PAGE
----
7. Scotland’s culture
Scotland benefits from a strong global identity. Fundamental to this is our diverse culture, which is inspired and celebrated by people around the world. Our cultural festivals are world-renowned.
Culture is a powerful tool for building bridges between people and reinforcing mutual understanding. It can also be an engine for economic and social development. In Scotland’s case, our distinctive culture contributes to Scotland’s positive international reputation as an open, creative, welcoming and confident nation.
We will build on Scotland’s strong international cultural offer through a cultural diplomacy strategy. This strategy will set out how we will assist the recovery of the cultural sector from the pandemic through international engagement, and how we will use the opportunities cultural exchanges create in support of Scotland’s broader international objectives. By supporting and promoting Scotland’s international cultural connections we can help ensure the cultural sector has the platform it deserves.
Key to this will be international mobility. International activities such as touring are vital to maintaining international networks and relationships, and to fostering the exchanges on which cultural innovation thrives. We are already taking forward work to support touring artists and other creative professionals working internationally to overcome the challenges of COVID-19 and the consequences of the UK Government’s disastrous approach to Brexit. This work will further support the development of our cultural diplomacy strategy.
Culture is one of Scotland’s greatest exports and is critical to how we are viewed internationally, including representing a more accurate portrayal of Scotland’s colonial and slavery history. Our great cultural assets can support our wider international connections, including strengthening trading relationships with other countries.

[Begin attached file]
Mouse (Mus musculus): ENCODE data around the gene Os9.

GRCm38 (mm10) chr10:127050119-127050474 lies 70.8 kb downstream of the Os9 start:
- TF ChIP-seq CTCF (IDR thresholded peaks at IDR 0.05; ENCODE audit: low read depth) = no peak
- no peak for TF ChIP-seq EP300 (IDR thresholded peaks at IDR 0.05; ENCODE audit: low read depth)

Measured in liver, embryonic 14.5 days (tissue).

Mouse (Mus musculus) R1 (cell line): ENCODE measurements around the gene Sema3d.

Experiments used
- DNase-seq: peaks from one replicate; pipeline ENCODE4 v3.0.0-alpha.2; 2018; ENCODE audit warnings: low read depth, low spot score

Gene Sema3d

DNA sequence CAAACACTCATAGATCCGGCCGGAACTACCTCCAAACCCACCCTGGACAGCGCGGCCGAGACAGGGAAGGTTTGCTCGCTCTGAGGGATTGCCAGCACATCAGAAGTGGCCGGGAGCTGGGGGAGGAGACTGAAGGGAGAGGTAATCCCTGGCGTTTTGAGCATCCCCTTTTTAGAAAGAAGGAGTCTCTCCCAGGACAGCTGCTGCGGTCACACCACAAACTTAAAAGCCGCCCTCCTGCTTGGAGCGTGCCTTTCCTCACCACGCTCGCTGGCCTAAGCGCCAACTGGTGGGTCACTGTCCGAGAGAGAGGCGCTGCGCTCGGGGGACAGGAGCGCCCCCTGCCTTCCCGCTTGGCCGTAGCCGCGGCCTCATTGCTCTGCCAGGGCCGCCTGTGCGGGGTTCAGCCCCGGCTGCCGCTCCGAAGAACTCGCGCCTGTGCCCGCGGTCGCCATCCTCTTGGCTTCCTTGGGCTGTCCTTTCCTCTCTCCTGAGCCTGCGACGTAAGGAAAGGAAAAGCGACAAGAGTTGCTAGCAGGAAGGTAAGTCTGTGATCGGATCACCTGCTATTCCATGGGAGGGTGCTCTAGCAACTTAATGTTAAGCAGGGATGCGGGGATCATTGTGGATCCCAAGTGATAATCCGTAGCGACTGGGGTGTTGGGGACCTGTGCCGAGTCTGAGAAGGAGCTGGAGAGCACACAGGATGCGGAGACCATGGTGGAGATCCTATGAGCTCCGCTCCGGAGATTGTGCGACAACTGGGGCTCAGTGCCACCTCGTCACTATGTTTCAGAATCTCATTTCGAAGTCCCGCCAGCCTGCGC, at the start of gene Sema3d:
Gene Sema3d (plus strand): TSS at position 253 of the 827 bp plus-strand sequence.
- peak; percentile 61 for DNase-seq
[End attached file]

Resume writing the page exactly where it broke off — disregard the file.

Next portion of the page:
We will work with Scotland’s creative businesses to help them recover and adapt to new ways of working. We will increase support for our screen industry to work internationally, strengthening networks and building recognition of our stories, our artists and our creativity, including our film, television and gaming sectors.
Cultural collaboration and exchange builds trust, and strengthens both our understanding of other nations and, in turn, their understanding of what Scotland has to offer. It also fosters the cross-border cultural partnerships and networks that are vital to the sector’s operation. We will work with the sector to continue to nurture strong relationships and collaborations with key partners in Europe and beyond. This includes working with stakeholders to encourage international cultural exchange, capacity-building and collaboration.
In delivering Scotland’s Culture Strategy we will continue to enhance Scotland’s international profile, reputation and attractiveness as a tourist destination by promoting our world-leading festivals to international tourists and arts markets, through international touring and festival appearances by the National Performing Companies and through international loans by and from Scotland’s National Collections. In light of COVID-19 and to help fulfil the legacy of COP26, we will explore digital and hybrid opportunities too. We will also continue to support the development of skills, facilities and opportunities for Scotland’s screen sector which will underpin inward investment, as well as the sector’s sustainable growth.
Scotland is respected as a country with a long history of cultural collaboration. Our winter festivals – St Andrew’s Day, Hogmanay and Burns Night – are celebrated by the Scottish diaspora across the world. Our culture is enriched by people from across the world who choose to live, work, study or visit Scotland, and by our increasingly culturally diverse communities. Scotland welcomes international cultural influences and the riches they bring and it is important these international ties are nurtured and valued for the way they connect Scotland to the wider world and foster mutual understanding.
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